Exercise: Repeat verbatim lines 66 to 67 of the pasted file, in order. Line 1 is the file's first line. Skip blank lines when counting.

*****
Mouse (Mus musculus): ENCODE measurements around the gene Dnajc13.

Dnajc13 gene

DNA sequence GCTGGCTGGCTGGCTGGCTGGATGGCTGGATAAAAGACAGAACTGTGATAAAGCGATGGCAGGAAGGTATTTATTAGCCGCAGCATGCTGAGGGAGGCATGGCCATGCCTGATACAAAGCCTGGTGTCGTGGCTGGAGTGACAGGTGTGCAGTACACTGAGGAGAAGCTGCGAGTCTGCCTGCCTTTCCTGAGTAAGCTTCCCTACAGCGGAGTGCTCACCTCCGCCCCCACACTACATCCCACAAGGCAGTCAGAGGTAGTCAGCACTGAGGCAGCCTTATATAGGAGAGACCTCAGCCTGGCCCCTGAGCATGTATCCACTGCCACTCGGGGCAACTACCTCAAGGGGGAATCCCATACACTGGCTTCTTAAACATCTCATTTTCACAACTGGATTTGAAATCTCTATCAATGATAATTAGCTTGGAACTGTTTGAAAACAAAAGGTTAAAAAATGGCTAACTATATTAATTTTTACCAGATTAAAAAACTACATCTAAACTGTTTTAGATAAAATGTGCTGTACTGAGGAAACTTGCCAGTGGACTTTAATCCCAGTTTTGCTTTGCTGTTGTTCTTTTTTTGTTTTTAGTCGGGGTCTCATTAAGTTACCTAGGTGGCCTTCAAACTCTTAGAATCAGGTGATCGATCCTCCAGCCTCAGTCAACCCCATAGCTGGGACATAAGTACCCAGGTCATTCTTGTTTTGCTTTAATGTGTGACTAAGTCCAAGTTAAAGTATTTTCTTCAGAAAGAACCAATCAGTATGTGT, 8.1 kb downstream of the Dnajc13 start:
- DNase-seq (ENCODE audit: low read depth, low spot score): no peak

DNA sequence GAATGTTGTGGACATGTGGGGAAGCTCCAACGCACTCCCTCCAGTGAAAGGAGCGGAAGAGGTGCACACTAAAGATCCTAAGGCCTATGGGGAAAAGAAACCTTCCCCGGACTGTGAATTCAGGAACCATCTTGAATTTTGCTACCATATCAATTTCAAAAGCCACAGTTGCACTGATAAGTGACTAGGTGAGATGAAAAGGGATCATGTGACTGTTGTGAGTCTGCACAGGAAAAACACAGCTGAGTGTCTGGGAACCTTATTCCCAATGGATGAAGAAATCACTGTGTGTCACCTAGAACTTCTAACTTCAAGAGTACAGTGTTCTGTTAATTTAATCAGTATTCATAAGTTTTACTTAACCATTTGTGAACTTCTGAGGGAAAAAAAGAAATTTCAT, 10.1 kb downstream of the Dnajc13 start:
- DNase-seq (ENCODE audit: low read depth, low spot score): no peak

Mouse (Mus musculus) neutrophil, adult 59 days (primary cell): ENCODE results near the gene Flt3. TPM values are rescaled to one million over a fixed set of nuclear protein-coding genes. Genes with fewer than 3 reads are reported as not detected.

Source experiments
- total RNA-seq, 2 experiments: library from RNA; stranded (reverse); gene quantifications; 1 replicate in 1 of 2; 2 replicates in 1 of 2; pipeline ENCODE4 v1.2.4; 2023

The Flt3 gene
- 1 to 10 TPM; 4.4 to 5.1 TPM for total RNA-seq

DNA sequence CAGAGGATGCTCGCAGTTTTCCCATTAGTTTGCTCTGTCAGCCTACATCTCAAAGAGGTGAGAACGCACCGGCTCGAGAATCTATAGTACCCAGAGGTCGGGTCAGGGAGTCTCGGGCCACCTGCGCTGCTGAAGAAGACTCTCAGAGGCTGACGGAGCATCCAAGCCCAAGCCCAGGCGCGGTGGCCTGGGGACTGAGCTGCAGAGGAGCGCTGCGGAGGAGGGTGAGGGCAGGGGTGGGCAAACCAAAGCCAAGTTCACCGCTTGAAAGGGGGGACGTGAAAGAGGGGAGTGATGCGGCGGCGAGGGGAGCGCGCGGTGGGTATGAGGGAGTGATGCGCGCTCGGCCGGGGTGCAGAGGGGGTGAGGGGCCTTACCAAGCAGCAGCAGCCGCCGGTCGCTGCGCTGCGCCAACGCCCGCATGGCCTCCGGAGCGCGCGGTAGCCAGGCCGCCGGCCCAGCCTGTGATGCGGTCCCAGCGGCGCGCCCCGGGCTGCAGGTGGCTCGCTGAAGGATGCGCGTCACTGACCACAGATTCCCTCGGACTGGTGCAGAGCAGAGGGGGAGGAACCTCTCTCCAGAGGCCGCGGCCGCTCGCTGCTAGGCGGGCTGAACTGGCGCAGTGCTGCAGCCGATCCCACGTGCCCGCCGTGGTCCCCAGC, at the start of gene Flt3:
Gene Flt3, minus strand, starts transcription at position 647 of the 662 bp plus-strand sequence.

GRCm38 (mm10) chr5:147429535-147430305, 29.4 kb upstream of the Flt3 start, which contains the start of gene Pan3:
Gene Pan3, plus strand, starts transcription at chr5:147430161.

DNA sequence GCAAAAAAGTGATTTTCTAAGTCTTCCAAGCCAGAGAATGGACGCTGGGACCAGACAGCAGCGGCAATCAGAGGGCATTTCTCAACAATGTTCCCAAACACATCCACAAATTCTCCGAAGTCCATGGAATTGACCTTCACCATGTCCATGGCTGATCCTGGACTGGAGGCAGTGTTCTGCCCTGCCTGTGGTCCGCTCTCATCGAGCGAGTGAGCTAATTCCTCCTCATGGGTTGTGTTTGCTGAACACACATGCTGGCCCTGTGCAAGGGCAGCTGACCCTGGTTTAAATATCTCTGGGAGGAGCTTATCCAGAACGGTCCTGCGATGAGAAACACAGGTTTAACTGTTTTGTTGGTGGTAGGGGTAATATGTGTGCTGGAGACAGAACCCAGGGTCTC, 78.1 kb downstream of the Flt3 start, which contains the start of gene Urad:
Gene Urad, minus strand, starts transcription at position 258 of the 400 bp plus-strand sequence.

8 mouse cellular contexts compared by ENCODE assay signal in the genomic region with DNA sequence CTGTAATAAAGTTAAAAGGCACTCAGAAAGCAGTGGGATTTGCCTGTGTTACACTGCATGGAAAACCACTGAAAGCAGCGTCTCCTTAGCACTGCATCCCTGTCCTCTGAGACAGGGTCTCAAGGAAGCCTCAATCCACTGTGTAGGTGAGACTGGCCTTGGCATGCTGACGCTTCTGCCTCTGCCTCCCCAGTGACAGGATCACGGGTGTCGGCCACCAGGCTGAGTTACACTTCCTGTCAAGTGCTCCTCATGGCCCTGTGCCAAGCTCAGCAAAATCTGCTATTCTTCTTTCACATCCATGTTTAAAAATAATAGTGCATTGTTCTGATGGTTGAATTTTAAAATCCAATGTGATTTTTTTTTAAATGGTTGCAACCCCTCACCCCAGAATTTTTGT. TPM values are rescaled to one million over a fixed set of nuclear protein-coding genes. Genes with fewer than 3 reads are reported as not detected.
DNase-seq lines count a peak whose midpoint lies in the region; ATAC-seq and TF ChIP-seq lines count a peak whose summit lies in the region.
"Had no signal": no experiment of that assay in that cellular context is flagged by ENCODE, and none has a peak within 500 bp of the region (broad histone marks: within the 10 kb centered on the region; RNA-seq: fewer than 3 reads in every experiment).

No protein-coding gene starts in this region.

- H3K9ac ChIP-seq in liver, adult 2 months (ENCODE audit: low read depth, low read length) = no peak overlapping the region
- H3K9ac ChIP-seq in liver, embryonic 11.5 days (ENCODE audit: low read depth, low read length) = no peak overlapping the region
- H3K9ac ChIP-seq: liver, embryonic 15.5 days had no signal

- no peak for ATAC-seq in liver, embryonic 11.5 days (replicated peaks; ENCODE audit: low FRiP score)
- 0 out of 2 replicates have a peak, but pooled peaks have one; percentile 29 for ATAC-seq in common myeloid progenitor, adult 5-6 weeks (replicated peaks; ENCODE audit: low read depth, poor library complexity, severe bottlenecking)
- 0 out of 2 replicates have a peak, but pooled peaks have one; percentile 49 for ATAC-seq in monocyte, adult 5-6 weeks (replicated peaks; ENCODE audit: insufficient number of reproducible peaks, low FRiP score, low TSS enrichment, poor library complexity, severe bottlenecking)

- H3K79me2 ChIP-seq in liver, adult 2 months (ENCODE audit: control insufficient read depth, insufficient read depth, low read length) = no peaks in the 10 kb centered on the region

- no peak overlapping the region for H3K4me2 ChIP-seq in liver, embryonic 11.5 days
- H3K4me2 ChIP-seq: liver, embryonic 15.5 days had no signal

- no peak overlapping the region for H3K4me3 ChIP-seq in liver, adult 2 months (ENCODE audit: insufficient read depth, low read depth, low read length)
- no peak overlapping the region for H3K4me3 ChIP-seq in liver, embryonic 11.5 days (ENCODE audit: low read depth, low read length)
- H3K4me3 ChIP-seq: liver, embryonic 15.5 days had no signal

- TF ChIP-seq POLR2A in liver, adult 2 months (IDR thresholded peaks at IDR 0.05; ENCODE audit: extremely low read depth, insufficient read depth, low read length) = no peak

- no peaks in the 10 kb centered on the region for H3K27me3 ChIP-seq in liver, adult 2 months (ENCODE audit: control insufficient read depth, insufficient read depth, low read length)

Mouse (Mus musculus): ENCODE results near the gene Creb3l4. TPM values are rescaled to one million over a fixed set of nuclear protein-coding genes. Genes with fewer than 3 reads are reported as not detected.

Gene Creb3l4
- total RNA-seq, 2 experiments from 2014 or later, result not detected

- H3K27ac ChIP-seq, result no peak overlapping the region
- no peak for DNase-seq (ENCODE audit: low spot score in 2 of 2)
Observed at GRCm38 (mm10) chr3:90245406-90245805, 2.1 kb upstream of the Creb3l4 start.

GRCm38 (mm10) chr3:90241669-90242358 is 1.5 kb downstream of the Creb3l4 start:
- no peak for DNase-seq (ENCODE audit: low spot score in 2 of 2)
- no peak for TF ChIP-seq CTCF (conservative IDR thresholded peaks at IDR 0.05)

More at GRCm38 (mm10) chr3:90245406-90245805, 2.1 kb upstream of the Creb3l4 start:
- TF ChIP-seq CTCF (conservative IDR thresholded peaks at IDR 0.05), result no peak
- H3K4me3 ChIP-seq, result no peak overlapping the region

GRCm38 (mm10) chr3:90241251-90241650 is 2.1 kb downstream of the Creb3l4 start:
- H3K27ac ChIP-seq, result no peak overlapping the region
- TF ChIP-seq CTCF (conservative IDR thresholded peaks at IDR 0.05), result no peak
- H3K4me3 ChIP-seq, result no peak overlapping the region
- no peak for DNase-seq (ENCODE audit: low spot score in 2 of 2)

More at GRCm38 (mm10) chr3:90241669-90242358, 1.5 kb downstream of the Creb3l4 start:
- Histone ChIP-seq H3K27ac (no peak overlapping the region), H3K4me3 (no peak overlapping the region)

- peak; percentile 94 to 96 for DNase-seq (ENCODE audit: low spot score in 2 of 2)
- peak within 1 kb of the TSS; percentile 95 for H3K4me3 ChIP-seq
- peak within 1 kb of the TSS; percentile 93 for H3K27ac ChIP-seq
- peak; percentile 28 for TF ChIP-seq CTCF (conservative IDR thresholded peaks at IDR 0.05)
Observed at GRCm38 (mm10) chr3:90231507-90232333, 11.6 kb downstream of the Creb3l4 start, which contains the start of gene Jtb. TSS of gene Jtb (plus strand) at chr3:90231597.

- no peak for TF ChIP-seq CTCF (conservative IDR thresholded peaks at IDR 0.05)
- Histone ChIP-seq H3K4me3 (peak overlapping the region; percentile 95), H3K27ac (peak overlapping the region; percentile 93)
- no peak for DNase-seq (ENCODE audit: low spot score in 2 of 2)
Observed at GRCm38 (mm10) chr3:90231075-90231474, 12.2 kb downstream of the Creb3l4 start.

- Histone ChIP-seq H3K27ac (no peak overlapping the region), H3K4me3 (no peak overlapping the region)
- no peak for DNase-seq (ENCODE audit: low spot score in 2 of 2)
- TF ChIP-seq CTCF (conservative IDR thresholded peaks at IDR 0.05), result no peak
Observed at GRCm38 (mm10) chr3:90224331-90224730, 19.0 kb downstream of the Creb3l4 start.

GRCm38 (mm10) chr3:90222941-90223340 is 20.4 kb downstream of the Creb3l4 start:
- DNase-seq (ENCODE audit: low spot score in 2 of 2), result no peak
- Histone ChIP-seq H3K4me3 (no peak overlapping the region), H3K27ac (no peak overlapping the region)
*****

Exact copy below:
- TF ChIP-seq CTCF (conservative IDR thresholded peaks at IDR 0.05), result no peak
Observed at GRCm38 (mm10) chr3:90224331-90224730, 19.0 kb downstream of the Creb3l4 start.